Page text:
There is a reason Google includes certain ranking factors in its algorithm. Google wants us to find the most relevant and helpful information, and thanks to trillions and trillions of kilobytes of data, search engines have been able to learn what kind of web pages people like best.
In short, RankBrain tweaks the algorithm on its own.
Depending on the keyword, RankBrain will increase or decrease the importance of backlinks, content freshness, content length, domain authority, etc.
Then, it looks at how Google searchers interact with the new search results. If users like the new algorithm better, it stays. If not, RankBrain rolls back the old algorithm.
Image source: Backlinko
Over the past few years, Google has shifted more to user experience because, well—that’s what people want.
SEO + UX: How to Balance the Two
It’s actually easier than it seems. Use your common sense. If it’s bad user experience it’s probably going to affect your SEO rankings.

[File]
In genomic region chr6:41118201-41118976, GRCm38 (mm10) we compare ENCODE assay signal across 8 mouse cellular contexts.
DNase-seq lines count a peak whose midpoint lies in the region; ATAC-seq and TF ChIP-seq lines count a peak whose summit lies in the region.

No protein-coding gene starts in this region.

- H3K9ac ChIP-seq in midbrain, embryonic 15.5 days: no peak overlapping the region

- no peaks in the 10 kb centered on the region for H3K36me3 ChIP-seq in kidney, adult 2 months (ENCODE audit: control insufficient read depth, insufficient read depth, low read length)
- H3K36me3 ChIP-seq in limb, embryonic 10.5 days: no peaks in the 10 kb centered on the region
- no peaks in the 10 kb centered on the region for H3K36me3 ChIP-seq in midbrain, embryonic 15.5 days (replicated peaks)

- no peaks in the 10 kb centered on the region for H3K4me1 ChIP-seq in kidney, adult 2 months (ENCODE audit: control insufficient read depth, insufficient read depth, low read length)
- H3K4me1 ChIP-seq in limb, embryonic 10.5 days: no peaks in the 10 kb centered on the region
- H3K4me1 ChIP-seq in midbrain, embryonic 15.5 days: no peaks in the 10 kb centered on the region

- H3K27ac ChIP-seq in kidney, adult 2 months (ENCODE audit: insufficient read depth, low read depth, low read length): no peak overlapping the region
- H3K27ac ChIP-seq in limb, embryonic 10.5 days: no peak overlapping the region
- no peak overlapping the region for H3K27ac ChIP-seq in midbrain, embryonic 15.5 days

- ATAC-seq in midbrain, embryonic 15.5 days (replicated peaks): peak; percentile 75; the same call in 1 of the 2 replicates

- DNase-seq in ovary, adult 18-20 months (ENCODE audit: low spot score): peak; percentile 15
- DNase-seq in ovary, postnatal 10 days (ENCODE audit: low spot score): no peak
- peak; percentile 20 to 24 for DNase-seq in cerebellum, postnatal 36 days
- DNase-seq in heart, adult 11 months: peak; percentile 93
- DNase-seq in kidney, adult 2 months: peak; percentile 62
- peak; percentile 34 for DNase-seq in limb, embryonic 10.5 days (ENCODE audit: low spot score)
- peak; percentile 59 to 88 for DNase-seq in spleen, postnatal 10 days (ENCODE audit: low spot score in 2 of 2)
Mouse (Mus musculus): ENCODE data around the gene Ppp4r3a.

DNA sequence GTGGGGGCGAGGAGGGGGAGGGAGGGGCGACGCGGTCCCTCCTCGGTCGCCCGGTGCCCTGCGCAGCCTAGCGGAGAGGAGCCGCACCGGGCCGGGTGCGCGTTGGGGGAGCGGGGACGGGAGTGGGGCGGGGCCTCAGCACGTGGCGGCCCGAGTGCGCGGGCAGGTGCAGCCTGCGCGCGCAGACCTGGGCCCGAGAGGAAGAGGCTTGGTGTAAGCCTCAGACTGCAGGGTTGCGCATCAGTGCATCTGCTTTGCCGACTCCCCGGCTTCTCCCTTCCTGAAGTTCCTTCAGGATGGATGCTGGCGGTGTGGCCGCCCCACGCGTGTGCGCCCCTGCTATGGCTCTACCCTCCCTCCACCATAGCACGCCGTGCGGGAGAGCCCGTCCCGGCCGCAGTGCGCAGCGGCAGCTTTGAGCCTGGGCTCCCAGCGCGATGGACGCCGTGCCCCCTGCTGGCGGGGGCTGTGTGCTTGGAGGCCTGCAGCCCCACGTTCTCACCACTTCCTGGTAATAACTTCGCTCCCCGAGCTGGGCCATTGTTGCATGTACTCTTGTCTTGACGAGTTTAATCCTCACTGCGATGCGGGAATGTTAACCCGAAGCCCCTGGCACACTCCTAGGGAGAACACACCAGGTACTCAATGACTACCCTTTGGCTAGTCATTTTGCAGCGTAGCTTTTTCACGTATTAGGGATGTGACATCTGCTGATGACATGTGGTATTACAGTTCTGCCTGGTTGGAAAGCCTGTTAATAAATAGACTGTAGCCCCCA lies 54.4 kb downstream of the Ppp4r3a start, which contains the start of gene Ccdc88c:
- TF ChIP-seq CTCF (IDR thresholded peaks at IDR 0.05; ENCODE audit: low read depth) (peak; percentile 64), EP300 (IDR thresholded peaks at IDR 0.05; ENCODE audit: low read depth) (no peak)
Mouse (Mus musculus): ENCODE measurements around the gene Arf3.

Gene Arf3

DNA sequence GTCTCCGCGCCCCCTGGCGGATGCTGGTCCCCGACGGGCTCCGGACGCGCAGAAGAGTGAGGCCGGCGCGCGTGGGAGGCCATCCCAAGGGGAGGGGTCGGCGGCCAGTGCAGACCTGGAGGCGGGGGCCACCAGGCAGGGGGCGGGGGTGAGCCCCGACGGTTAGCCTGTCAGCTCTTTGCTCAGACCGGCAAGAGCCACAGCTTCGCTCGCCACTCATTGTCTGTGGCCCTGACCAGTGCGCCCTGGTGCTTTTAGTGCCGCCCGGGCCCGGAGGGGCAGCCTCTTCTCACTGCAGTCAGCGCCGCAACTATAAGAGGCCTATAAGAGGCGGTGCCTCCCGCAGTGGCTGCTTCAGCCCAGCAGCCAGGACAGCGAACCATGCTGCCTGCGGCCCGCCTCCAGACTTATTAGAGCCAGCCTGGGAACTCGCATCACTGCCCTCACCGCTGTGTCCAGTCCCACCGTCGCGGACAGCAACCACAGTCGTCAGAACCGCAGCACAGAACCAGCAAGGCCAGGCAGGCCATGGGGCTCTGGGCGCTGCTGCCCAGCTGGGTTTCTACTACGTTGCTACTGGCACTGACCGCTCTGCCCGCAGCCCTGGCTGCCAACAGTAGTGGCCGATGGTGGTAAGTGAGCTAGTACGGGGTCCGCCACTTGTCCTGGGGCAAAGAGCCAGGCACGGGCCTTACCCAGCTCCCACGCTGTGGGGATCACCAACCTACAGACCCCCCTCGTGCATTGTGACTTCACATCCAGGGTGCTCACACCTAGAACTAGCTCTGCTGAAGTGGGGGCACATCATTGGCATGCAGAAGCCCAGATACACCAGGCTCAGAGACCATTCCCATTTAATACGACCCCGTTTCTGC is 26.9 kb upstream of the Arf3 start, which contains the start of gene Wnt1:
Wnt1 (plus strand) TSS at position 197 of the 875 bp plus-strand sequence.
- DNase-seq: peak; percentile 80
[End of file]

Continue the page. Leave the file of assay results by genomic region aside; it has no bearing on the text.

But, if you want it spelled out, below are attributes your website needs to have in order to pass both the SEO and the user experience test:
1. Speed up your page load time
Your website needs to be fast. While website speed is largely subjective, every single visitor needs to see SOMETHING happen on your website within three seconds. After three seconds, 53% of mobile consumers will click the “back” button. Bad for UX and bad for SEO.
To test your own website speed enter your website’s URL into Google’s PageSpeed Insights tool. This will give you a page speed score and give you page speed optimization tips specific for your website.
2. Get an SSL certificate and make your site secure
Your website needs to be secure (HTTPS instead of HTTP). You do this by getting an SSL certificate. The modern consumer is informed. One side effect of this is that they’re much more aware of the dangers of visiting an unsecured website—82% of people wouldn’t browse an unsecured website.